The already dire position of independent lawyers in Turkey is deteriorating with continuing persecution including arbitrary arrests and prosecutions, three legal professional bodies tell the UN's human rights body today.
In a joint submission to Diego Garcia-Sayan, UN special rapporteur on the independence of judges and lawyers, the Law Society, the Bar Human Rights Committee and the International Bar Association's Human Rights Institute outline human rights violations which have occurred and are occurring since the attempted coup d’état in July 2016.
According to the submission, new laws give a statutory framework to pre-existing threats to the independence of the legal profession, including arbitrary arrest and detention, dismissals, and breaches of the right to a fair trial and due process. 'Legal professionals are being targeted with allegations of supporting a terrorist organisation. The evidence points to these allegations as being a strategy to stop the legitimate exercise of their professional duties, including human rights related work.'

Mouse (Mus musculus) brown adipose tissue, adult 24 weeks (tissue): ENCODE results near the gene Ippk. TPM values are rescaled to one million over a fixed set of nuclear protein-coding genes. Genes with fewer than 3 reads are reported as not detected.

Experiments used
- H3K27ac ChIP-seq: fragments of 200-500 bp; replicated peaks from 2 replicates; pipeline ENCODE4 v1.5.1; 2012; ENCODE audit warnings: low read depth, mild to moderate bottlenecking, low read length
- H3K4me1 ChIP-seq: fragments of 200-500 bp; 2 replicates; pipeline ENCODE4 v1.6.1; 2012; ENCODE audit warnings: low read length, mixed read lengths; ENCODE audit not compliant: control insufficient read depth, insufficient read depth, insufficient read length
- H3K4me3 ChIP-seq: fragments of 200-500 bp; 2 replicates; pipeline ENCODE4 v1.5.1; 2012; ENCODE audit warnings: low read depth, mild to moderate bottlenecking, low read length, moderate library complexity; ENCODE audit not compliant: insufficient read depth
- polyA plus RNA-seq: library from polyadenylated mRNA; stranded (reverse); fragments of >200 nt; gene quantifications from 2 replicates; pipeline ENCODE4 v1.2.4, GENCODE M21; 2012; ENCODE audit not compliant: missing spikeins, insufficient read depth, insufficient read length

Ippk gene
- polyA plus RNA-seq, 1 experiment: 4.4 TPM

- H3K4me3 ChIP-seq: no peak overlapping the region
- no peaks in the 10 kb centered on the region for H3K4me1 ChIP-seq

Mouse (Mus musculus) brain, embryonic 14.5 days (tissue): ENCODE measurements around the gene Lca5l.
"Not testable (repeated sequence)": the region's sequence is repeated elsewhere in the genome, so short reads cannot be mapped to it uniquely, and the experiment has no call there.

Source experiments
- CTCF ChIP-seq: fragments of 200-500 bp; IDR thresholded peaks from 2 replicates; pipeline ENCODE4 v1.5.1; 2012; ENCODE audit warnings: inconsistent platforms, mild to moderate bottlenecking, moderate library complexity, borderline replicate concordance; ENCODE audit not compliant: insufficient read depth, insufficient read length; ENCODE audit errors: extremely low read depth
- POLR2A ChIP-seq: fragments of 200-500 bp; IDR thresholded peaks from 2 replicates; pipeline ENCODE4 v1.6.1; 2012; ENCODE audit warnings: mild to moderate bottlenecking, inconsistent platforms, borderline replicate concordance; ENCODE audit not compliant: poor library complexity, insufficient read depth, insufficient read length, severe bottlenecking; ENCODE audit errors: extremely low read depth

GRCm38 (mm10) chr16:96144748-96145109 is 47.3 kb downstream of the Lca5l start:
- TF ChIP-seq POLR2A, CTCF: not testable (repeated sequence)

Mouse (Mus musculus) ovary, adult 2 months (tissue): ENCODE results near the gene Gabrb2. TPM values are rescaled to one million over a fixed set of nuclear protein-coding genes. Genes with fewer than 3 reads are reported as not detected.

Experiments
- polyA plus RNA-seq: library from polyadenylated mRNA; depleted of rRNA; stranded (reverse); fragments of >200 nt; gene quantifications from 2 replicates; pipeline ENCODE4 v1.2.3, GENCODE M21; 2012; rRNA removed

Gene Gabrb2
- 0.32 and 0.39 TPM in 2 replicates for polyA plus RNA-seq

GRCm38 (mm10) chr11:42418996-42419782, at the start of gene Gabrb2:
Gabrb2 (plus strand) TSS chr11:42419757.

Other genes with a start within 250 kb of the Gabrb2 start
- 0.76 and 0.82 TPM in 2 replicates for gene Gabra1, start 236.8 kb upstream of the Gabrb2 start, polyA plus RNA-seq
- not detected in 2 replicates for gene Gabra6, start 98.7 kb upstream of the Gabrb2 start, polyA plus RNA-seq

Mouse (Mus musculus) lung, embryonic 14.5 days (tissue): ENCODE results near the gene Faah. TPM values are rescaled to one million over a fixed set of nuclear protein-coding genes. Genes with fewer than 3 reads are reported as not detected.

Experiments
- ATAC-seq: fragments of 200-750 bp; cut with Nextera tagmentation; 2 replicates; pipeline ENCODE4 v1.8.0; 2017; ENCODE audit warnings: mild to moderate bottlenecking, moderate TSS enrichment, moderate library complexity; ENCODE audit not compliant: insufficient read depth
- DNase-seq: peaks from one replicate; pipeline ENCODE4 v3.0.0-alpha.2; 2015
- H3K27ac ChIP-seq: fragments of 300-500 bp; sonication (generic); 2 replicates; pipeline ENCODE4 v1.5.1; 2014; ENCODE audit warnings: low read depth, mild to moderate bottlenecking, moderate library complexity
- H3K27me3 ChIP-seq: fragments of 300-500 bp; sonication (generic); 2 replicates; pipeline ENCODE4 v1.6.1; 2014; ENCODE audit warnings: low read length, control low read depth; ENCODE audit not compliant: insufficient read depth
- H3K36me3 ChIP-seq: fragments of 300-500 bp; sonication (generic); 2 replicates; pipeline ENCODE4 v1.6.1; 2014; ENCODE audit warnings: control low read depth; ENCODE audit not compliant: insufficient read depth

The associations request the rapporteur to seek guarantees from the government of Turkey including statements on the independence fo the judiciary and prosecution services in accordance with UN principles, and to ensure that lawyers can perform their professional functions in accordance with the UN Basic Principles on the Role of Lawyers.
Law Society president Christina Blacklaws said: 'Draconian measures introduced during the state of emergency in Turkey have now been incorporated into the country’s permanent legal framework, expanding the powers of the president and restricting access to justice for ordinary citizens.
'The rule of law and a legal profession independent of government are cornerstones of a healthy democracy in which citizens have access to justice, power can be held to account and lawyers can practise without hindrance or intimidation,' Blacklaws said.